Recently, Sainsbury’s have introduced a controversial gin-flavoured yoghurt, and announced plans to introduce more gin-flavoured foods, including a smoked salmon pate with a gin and tonic glaze. With sales of gin surpassing £1bn in 2016, the current obsession with the spirit is apparent, but why?
Gin has a long history in the UK, first arriving with William of Orange in 1688. It was pitched to the masses as medicinal and an antidote to the nation’s obsession with tea, and by the early eighteenth century it had become a craze, with 1,500 distilleries in London alone by the 1730s. Gin was cheaply available and thus became the drink of the working class, who gained a reputation for drunkenness. The upper classes began blaming gin for low fertility rates and a rise in death of young children: infants were neglected by alcoholic mothers and babies were deformed by foetal alcohol syndrome. These factors earned the spirit the name ‘Mother’s ruin’, which is still used by some today. Several acts were passed to try and limit sales and consumption of gin, and in 1757 English grain distilling was banned for three years after a failed harvest. London’s ‘Gin Craze’ is famously represented in William Hogarth’s painting ‘Gin Lane’ which can be explored by History and History of Art applicants alike.
Although the ‘Gin Craze’ passed, gin has remained a popular drink widely associated with British culture. Gin and tonic was popular amongst the British population in colonial India as a way of making their anti-malarial quinine dose more bearable, by mixing it with water, sugar, lime, and of course gin. Quinine is still used today to combat malaria, which is something medical applicants can research further. Gin and tonic is an increasingly popular drink even for those who might not enjoy either individually; as chemist Matthew Hartings explained, the similar molecules merge to create an aggregate, which tastes different to the substances on their own.
Of interest to potential law students is the legal battle between Sipsmith’s and HMRC in 2009 which has contributed to the recent rise in popularity of gin and micro-distilleries. The distillery, which was the first copper-pot based distillery to start in London for 189 years, was planning to produce less than 300 litres of gin per year, which lawfully classed it as ‘moonshine’. After two years of lobbying, the legislation was changed and they were granted a license. With the new allowance for smaller distilleries, the number of gin distilleries doubled between 2010 and 2016. Thus the new ‘ginnaissance’ (a nod to the Renaissance period, where art and literature saw a revival around Europe) has begun, bringing with it potential business opportunities for small producers around the country, including most recently Dundee United Football Club.
Despite the obvious benefits to small businesses, with gin making its way into our yoghurt and smoked salmon, and our country’s turbulent history with the spirit, should we be concerned about what a new ‘Gin Craze’ might bring?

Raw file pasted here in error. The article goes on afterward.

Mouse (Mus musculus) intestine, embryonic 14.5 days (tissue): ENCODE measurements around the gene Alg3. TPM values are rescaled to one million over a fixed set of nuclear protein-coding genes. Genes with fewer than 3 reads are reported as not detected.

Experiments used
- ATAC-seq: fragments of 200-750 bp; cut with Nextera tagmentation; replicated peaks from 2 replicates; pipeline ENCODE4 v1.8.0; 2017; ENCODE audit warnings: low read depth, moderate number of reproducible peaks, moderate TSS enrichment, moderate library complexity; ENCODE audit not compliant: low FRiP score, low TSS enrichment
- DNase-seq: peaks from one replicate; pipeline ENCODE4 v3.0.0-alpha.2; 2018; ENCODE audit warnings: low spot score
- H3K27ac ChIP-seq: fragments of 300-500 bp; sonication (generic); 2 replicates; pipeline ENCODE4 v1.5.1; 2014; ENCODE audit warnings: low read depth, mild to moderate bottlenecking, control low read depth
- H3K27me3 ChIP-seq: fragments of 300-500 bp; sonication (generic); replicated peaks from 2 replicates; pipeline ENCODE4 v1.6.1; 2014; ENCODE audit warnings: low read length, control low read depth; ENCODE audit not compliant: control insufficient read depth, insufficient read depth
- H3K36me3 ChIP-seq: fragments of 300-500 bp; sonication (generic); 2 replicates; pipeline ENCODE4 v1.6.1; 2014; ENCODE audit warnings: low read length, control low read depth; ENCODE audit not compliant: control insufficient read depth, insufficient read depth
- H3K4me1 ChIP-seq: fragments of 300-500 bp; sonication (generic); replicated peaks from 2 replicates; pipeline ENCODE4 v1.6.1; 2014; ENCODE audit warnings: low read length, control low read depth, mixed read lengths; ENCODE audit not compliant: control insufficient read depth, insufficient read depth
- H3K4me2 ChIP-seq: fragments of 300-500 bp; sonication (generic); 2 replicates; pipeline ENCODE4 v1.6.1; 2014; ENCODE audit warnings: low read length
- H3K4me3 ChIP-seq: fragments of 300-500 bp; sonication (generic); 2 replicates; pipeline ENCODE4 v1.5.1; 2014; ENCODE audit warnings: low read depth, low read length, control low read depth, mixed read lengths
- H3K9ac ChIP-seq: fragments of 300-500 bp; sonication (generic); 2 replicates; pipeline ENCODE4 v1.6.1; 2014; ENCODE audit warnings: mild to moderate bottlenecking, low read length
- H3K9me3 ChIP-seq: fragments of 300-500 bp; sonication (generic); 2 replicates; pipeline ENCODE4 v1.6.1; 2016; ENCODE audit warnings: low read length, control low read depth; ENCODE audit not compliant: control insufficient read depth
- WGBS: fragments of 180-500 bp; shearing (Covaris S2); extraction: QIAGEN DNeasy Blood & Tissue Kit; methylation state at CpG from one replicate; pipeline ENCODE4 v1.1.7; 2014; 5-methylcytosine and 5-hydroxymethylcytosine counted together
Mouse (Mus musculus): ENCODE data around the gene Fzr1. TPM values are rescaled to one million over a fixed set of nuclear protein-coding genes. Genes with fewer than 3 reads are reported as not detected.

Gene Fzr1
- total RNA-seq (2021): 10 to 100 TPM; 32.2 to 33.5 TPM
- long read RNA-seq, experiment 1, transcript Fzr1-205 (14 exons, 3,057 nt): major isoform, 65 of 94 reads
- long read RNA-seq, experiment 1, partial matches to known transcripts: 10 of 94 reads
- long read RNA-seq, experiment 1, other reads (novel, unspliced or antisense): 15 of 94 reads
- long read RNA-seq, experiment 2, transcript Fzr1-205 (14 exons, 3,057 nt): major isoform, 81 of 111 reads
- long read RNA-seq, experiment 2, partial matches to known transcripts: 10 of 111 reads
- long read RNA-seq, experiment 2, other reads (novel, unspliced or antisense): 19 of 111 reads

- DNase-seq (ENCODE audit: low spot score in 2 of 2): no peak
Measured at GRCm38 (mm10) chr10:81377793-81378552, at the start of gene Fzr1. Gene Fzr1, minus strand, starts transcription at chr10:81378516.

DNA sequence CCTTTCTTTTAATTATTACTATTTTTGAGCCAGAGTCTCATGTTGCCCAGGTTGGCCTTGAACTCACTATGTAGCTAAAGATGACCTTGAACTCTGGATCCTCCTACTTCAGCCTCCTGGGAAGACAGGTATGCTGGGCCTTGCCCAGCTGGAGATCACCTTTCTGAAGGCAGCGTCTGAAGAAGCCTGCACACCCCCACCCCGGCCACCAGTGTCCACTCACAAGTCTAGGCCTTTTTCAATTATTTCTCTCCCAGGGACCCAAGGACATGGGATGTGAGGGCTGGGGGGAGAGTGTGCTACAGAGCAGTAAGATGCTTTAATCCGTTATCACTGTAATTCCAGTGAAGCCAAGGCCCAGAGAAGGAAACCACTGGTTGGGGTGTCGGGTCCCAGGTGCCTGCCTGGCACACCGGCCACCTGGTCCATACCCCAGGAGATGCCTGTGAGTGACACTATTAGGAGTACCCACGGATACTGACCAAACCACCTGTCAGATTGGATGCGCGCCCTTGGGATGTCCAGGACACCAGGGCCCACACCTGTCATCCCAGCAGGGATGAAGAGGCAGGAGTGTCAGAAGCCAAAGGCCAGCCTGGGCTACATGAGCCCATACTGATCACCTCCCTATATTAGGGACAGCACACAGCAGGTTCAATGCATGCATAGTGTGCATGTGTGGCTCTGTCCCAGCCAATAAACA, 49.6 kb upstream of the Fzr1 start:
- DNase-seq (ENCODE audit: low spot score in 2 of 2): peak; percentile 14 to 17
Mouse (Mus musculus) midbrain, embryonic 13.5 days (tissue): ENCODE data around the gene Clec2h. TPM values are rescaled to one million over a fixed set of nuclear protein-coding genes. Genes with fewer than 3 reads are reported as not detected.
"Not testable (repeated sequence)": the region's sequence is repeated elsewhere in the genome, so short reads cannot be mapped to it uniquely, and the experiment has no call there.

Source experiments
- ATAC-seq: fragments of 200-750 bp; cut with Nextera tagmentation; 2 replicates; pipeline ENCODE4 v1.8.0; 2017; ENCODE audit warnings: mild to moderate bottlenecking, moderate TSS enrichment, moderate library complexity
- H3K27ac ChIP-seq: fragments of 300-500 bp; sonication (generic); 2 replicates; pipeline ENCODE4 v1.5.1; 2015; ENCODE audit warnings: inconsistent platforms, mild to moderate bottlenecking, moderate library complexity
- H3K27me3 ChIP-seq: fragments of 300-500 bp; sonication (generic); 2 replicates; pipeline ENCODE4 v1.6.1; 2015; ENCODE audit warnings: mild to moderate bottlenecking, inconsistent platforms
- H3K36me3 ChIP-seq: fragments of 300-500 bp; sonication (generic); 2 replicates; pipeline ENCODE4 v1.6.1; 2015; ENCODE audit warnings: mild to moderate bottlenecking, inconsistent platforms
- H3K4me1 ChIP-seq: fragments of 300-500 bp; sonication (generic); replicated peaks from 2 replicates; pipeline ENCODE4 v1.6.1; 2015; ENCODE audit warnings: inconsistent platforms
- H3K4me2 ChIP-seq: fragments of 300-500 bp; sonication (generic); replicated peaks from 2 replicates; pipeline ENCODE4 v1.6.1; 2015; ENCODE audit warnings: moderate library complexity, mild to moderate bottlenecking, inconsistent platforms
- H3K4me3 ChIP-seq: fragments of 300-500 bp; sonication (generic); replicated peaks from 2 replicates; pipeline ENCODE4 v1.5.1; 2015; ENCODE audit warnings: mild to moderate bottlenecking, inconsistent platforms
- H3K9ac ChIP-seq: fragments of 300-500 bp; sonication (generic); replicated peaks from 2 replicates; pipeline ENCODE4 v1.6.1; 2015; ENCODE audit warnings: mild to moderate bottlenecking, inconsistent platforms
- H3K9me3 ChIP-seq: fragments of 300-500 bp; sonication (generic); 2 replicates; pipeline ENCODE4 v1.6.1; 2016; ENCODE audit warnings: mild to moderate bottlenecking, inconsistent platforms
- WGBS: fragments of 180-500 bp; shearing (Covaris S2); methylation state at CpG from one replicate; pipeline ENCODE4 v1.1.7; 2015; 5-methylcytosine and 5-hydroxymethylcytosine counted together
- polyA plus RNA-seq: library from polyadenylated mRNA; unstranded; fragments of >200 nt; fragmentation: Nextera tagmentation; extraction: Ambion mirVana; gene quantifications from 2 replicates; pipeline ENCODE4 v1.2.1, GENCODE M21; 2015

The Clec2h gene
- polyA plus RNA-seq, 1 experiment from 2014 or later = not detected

- Cambridge Law Test overview If you’re applying to read Law at Cambridge you will probably need... Read more >
- What Results Do You Need In Your Exams? At the heart of every Oxbridge offer is an excellent... Read more >
- The Architecture of an Education: what are colleges all about? Explaining the difference between Oxford and Cambridge colleges and the... Read more >
- Personal statement: our tips in the Independent Here are 3 quick tips every hopeful should consider before... Read more >
- Law: answer like a pro Law is a notoriously competitive subject; this, along with the... Read more >
- Download an Economics Personal Statement 2 “Beyond this essential interest in the subject, I find that... Read more >
- Cambridge’s Supplementary Application Questionnaire After you have submitted your UCAS application to apply to... Read more >
- 20 Real-Life Oxford and Cambridge Interview Questions The Oxford and Cambridge interviews are notorious for having academically... Read more >
- Personal Statement Workbook Download A personal statement is a unique document which is all... Read more >
- Admissions Tests: our tips as featured in the Independent Last year, the Independent asked us to provide some simple... Read more >
- Interactive Interview Exercise Manual ‘What should I expect at my Oxbridge interview?’ ‘How will... Read more >
- History Reading Lists The main challenge in the step up from school to... Read more >
- Oxford and Cambridge International Grade Requirements If you’re applying to Cambridge or Oxford but you’ve not... Read more >
- TSA Cambridge Example Questions and Answers If you have completed the TSA Cambridge course report and are... Read more >
- What makes a good interview? The notion of an academic interview with prominent Oxbridge academics is a major... Read more >
- Maths & Hard Sciences: answer like a pro Maths, Physics, Chemistry – they’re brilliant because there is a right... Read more >
- March’s Top News Stories Read more about some of the biggest news stories to... Read more >
- TSA Cambridge mini mock & answers The Thinking Skills Assessment is required for a number of... Read more >
- Social and Political Sciences Reading List We’ve brought together a wide-ranging bibliography to help those applying... Read more >
- HAT mini mock paper The History Aptitude Test or ‘HAT’ must be sat by... Read more >
- English Language and Literature Reading List If you're applying for English, have a look at our... Read more >
- Maths Puzzle: a game of chess We asked one of our top Maths Oxbridge tutors for... Read more >
- How is the BMAT marked? The BioMedical Admissions Test (BMAT) is marked significantly differently from... Read more >
- What You Need To Know About A Level Reforms The A Level system that has been in place since... Read more >